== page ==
When another man questions your throughput, I mean, it’s on. Driving music begins to play and you have to use your crane kick.
As I suggested on Friday, today we will be talking about Thief.
Eidos chose to call the game Thief: Deadly Shadows for some reason, maybe there’s some kind of market research that says casual gamers get scared when they haven’t played the earlier games in a series. Well, that’s all well and good, I’ve finished it and I can tell you the real deal. There can be no doubt that this is not only a true sequel to the Thief franchise, but is also the last game in a discrete trilogy that bookends the series and even suggests a way forward. Like Call of Cthulhu: Dark Corners of the Earth, it actively services its devoted fans with no regard for the consequences it may suffer at retail.
I should tell you that it was the PC version that I played through, as I felt going for the Xbox ver would have compromised my principles. Third person is one thing, I’ll get to that in a second. The Thief series seems emblematic to me of gaming on personal computers, the way it once was - interesting, clever games that appeal to a niche audience. Also, it helped my decision quite a bit that the big sites would just post one review for the Xbox and PC versions, same text, but the Xbox version would get a lower score. For someone who purports to discard their assertions outright, I’m terribly beholden to these assessments.
Thief is the best game I’ve played this year. I do believe, having seen everything in there, that the clock was running out by the end and they had to make the best of a bad situation - that, or the publisher was not terribly diligent when examining release candidates. In addition, the cinemas have an odd, uneven quality that I found a bit jarring, but it hardly made me uninstall the game. It’s just that when you have a game like this, with so much good showing, the half-way stuff really pops. Properly tuned, I think that Thief belongs with MGS or Splinter Cell as a perfectly valid expression of sneaking gameplay - but it’s going to take more than my say so to make a publisher believe that.
As I suggested on Friday there is a confirmed bug in the A.I., and a patch on the way. Since most of the games we play as adherents to the medium are animated by completely inane artificial intelligence, it should be emphasized that the way guards and other Unnamed Beings react to their environments could almost be called the entire game. I’m fairly certain that people who got the game for the Xbox are screwed in this regard. Games do get “patched,” as much as Microsoft might not want to call it that, but those games typically have pronounced online components to begin with. On the PC, there are some fan-made trainers that are up to the task in the interim.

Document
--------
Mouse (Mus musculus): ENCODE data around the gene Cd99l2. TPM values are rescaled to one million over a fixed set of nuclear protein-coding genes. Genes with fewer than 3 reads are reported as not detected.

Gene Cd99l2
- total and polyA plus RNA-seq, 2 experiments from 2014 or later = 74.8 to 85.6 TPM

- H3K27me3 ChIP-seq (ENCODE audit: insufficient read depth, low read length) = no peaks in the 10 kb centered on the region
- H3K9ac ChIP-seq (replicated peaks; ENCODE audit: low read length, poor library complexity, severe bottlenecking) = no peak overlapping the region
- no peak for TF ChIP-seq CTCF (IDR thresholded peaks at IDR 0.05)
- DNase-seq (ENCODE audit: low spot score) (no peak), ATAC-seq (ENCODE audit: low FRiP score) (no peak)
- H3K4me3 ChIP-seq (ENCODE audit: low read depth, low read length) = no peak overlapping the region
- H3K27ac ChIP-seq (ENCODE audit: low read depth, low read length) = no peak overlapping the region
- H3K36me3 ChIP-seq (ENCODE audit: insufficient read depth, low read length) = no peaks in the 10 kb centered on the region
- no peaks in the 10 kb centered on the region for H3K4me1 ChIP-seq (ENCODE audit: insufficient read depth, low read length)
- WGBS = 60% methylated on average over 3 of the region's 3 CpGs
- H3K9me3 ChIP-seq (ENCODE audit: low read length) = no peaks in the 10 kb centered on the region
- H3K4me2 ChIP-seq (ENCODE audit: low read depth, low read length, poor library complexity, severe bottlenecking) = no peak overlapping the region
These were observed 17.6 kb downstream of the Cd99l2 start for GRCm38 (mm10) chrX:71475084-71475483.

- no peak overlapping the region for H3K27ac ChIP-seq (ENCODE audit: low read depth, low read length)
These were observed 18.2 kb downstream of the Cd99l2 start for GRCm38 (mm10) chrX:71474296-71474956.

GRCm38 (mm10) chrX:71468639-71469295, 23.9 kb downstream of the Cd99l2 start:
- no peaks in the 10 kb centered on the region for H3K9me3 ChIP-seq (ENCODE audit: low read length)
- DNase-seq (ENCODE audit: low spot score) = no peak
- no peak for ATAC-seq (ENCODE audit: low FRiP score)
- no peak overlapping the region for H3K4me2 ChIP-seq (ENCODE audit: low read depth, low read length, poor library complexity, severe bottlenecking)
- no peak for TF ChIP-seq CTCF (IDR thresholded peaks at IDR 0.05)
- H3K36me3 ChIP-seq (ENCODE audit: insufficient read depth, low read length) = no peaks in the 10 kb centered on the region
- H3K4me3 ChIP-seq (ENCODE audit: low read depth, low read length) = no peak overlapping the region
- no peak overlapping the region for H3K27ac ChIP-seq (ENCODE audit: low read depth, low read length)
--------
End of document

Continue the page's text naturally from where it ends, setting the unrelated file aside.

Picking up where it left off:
I have to be honest, though - I play Thief games for the stories. Me sneaking around the castle undetected and the guards being hamstrung by their AI routines, I mean, that’s pretty much the same thing to me. It’s easy to call this one of the best worlds that is wholly native to videogames, with its steampunk trappings, its warring factions, its odd dialects, and its eminently likable protagonist. I think there was a fear that Thief III would, with its simultaneous console development, suffer for it - occupying some twilight world somewhere between two finished games. There’s only one facet of the game in which this emerges, and that is with the Zoning in the game - individual missions and even the town hub are fragmented into a number of separate areas to accommodate the memory restrictions on the Xbox, which is really unfortunate for PC users with a half-gig or more of RAM. I read something somewhere about load times being poor, which is just exacerbated by this problem - I wouldn’t know. I’ve been running SATA RAID since Uru, and I have no intention of being without it ever again.
You could call the addition of a third person mode a console concession as well, but I think it’s a great addition - particularly if Garrett is going to look this cool. I mentioned once that the ambient light of a given scene would highlight the edges of the character to keep him visible, and I never got tired of this effect even after marathon 12 hour sessions. I found myself switching back and forth actually, using both views in concert. Something else you should know about Thief III: it has Eric Brosius on audio, which is the same person that did not only the previous games but also System Shock 2, whose audio alone was able to give me a nervous breakdown. I’m not making a joke, I’ll tell you about it sometime if you want - it was horrible. At any rate, he’s at the top of his fucking game. I used third person to bleed off the tension in a level about three quarters of the way through the game, I don’t want to give anything away, so I won’t name it. But let me tell you that I was desperate with terror on more than one occasion, and I could not bear to be in first person mode. Name the last game where that happened.
I rarely do this kind of thing, but I really do want to throw my support behind this editor petition. Sites like Thief Underground and The Circle host fan-made missions for the earlier games, they’re essentially mods that - because of the affection gamers have towards the series - have the care and feel of fan fiction.
is this all there is